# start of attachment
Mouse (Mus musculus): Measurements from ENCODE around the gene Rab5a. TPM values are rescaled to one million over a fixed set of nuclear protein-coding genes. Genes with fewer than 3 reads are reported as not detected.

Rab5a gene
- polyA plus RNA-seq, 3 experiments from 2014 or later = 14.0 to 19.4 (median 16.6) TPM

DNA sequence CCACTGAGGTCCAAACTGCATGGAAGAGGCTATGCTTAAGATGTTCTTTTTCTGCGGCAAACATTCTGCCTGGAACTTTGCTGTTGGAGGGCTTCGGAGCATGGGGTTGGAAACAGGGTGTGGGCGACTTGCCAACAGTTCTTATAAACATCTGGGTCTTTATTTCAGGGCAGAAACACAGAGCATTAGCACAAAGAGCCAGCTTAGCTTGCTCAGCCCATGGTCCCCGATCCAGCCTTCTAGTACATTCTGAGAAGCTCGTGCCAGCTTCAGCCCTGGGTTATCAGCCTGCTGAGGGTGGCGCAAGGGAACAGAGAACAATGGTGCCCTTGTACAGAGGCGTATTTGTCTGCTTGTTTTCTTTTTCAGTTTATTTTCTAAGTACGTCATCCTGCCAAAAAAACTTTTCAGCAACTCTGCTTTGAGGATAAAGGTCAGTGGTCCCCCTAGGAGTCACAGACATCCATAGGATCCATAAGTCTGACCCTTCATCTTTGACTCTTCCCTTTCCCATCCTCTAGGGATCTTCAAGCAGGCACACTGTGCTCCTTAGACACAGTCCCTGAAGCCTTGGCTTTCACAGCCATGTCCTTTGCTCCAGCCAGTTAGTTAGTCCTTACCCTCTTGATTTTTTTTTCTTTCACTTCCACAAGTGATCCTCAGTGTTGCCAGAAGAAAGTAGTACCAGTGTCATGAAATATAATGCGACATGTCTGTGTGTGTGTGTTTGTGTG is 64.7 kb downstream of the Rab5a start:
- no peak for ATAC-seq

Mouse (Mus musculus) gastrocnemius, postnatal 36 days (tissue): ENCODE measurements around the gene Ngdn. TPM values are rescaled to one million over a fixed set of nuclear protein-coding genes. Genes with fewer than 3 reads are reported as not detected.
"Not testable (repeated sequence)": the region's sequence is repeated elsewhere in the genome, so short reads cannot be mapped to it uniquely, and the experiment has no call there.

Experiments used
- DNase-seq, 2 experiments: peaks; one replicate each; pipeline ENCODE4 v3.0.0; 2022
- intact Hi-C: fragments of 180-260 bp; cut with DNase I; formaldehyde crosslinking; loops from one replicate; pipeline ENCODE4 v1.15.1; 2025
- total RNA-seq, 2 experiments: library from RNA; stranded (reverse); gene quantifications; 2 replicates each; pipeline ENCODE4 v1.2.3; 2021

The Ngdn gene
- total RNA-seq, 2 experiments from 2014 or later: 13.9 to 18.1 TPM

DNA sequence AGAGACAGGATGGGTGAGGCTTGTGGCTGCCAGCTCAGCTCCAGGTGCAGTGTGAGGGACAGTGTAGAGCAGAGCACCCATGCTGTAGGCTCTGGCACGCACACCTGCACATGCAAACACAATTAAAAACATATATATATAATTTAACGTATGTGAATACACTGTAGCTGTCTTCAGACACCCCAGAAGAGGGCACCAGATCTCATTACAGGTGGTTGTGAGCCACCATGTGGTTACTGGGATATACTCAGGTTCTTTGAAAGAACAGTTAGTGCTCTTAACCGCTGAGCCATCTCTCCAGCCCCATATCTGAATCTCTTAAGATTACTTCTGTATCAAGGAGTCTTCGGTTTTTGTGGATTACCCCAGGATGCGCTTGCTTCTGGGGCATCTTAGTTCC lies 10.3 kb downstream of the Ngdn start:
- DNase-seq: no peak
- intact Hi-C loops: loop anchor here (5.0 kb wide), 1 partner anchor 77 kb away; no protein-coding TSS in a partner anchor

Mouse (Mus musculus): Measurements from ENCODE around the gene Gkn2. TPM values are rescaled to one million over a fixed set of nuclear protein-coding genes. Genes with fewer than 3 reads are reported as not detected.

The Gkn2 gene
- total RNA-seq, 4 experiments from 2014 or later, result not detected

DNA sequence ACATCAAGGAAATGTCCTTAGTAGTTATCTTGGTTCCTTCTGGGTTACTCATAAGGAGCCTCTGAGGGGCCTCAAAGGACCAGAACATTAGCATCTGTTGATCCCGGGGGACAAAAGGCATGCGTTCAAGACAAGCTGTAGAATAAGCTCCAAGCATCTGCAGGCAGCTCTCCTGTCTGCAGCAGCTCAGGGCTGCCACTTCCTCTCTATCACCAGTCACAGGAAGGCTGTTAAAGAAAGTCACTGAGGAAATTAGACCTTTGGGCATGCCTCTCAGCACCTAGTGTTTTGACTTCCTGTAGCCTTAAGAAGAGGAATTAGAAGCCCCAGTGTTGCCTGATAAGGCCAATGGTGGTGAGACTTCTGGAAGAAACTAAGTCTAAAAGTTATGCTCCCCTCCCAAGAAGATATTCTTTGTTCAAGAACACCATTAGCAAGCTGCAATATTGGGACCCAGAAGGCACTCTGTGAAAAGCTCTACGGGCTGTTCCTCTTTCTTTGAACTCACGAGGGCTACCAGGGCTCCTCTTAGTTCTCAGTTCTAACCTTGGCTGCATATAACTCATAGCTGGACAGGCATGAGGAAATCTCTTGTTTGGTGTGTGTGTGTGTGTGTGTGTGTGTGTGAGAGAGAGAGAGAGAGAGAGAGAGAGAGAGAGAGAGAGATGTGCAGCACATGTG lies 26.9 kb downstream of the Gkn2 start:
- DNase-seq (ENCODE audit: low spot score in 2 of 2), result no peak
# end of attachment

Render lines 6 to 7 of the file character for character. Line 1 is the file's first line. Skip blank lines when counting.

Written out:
Mouse (Mus musculus) gastrocnemius, postnatal 36 days (tissue): ENCODE measurements around the gene Ngdn. TPM values are rescaled to one million over a fixed set of nuclear protein-coding genes. Genes with fewer than 3 reads are reported as not detected.
"Not testable (repeated sequence)": the region's sequence is repeated elsewhere in the genome, so short reads cannot be mapped to it uniquely, and the experiment has no call there.